What happens when you round these three-digit numbers to the nearest 100?
Use two dice to generate two numbers with one decimal place. What happens when you round these numbers to the nearest whole number?
What happens when you round these numbers to the nearest whole number?
While we were sorting some papers we found 3 strange sheets which seemed to come from small books but there were page numbers at the foot of each page. Did the pages come from the same book?
Only one side of a two-slice toaster is working. What is the quickest way to toast both sides of three slices of bread?
Ben and his mum are planting garlic. Use the interactivity to help you find out how many cloves of garlic they might have had.
Can you continue this pattern of triangles and begin to predict how many sticks are used for each new "layer"?
This challenge encourages you to explore dividing a three-digit number by a single-digit number.
How many ways can you find to do up all four buttons on my coat? How about if I had five buttons? Six ...?
In this calculation, the box represents a missing digit. What could the digit be? What would the solution be in each case?
Place the numbers from 1 to 9 in the squares below so that the difference between joined squares is odd. How many different ways can you do this?
This activity involves rounding four-digit numbers to the nearest thousand.
This activity focuses on rounding to the nearest 10.
Try adding together the dates of all the days in one week. Now multiply the first date by 7 and add 21. Can you explain what happens?
This challenge is about finding the difference between numbers which have the same tens digit.
Can you see why 2 by 2 could be 5? Can you predict what 2 by 10 will be?
Find the sum of all three-digit numbers each of whose digits is odd.
Polygonal numbers are those that are arranged in shapes as they enlarge. Explore the polygonal numbers drawn here.
Can you make dice stairs using the rules stated? How do you know you have all the possible stairs?
Can you find all the ways to get 15 at the top of this triangle of numbers?
Put the numbers 1, 2, 3, 4, 5, 6 into the squares so that the numbers on each circle add up to the same amount. Can you find the rule for giving another set of six numbers?
Use your addition and subtraction skills, combined with some strategic thinking, to beat your partner at this game.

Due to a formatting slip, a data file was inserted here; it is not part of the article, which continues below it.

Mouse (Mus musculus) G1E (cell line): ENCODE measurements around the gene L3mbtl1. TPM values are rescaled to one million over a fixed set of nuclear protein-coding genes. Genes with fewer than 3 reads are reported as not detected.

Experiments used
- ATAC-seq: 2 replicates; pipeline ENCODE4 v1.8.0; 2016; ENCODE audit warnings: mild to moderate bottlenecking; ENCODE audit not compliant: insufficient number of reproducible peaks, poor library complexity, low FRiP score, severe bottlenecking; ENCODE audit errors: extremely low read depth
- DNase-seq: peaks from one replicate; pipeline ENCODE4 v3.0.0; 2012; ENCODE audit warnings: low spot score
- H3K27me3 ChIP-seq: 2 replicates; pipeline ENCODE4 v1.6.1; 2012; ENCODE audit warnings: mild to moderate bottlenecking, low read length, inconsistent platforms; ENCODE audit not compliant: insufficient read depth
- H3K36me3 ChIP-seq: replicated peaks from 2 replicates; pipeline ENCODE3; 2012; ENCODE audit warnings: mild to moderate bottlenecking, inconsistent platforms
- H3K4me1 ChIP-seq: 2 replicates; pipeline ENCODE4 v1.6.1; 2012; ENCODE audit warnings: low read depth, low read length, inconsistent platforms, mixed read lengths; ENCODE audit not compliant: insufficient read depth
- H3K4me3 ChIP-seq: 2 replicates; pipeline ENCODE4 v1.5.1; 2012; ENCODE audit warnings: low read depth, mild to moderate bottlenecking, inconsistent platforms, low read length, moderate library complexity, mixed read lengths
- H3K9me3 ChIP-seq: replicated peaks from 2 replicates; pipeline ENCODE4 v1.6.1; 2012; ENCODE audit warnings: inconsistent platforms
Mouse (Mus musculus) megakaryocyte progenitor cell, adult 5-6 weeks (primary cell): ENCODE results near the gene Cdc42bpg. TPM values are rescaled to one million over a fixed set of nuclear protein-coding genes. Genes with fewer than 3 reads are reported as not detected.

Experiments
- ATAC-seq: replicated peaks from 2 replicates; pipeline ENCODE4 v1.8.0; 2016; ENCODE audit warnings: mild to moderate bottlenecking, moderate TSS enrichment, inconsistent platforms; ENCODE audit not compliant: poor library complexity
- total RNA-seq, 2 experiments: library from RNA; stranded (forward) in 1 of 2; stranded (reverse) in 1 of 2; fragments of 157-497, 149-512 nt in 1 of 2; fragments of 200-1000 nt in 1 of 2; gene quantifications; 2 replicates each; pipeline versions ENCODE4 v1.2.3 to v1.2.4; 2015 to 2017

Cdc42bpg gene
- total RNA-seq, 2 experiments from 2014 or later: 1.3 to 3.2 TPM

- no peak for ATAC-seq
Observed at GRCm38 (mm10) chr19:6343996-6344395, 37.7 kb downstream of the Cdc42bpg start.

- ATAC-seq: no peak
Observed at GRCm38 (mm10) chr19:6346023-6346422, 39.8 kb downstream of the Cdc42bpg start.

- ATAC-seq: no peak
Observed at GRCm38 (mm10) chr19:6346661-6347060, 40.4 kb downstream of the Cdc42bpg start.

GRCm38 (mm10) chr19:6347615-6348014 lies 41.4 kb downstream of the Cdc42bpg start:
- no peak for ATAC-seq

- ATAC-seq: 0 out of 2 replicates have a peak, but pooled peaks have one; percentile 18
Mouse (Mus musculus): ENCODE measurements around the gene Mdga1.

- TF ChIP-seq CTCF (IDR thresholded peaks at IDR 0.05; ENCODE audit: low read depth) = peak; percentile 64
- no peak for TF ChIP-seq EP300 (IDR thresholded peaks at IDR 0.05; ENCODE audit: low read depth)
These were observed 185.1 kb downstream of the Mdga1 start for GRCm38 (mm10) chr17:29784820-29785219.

In a Magic Square all the rows, columns and diagonals add to the 'Magic Constant'. How would you change the magic constant of this square?
Compare the numbers of particular tiles in one or all of these three designs, inspired by the floor tiles of a church in Cambridge.
Watch this film carefully. Can you find a general rule for explaining when the dot will be this same distance from the horizontal axis?
Investigate the sum of the numbers on the top and bottom faces of a line of three dice. What do you notice?
What can you say about these shapes? This problem challenges you to create shapes with different areas and perimeters.
If there are 3 squares in the ring, can you place three different numbers in them so that their differences are odd? Try with different numbers of squares around the ring. What do you notice?
Tom and Ben visited Numberland. Use the maps to work out the number of points each of their routes scores.
Two children made up a game as they walked along the garden paths. Can you find out their scores? Can you find some paths of your own?
Sweets are given out to party-goers in a particular way. Investigate the total number of sweets received by people sitting in different positions.
Find the sum and difference between a pair of two-digit numbers. Now find the sum and difference between the sum and difference! What happens?
Are these statements relating to odd and even numbers always true, sometimes true or never true?
Find a route from the outside to the inside of this square, stepping on as many tiles as possible.
This task follows on from Build it Up and takes the ideas into three dimensions!
Are these statements always true, sometimes true or never true?
Stop the Clock game for an adult and child. How can you make sure you always win this game?
Strike it Out game for an adult and child. Can you stop your partner from being able to go?
In this game for two players, the idea is to take it in turns to choose 1, 3, 5 or 7. The winner is the first to make the total 37.
This challenge focuses on finding the sum and difference of pairs of two-digit numbers.
Watch this video to see how to roll the dice. Now it's your turn! What do you notice about the dice numbers you have recorded?
Nim-7 game for an adult and child. Who will be the one to take the last counter?
This challenge asks you to imagine a snake coiling on itself.
Find out what a "fault-free" rectangle is and try to make some of your own.
Think of a number, square it and subtract your starting number. Is the number you’re left with odd or even? How do the images help to explain this?
In each of the pictures the invitation is for you to: Count what you see. Identify how you think the pattern would continue.
One block is needed to make an up-and-down staircase, with one step up and one step down. How many blocks would be needed to build an up-and-down staircase with 5 steps up and 5 steps down?
How many centimetres of rope will I need to make another mat just like the one I have here?
A collection of games on the NIM theme
How can you arrange these 10 matches in four piles so that when you move one match from three of the piles into the fourth, you end up with the same arrangement?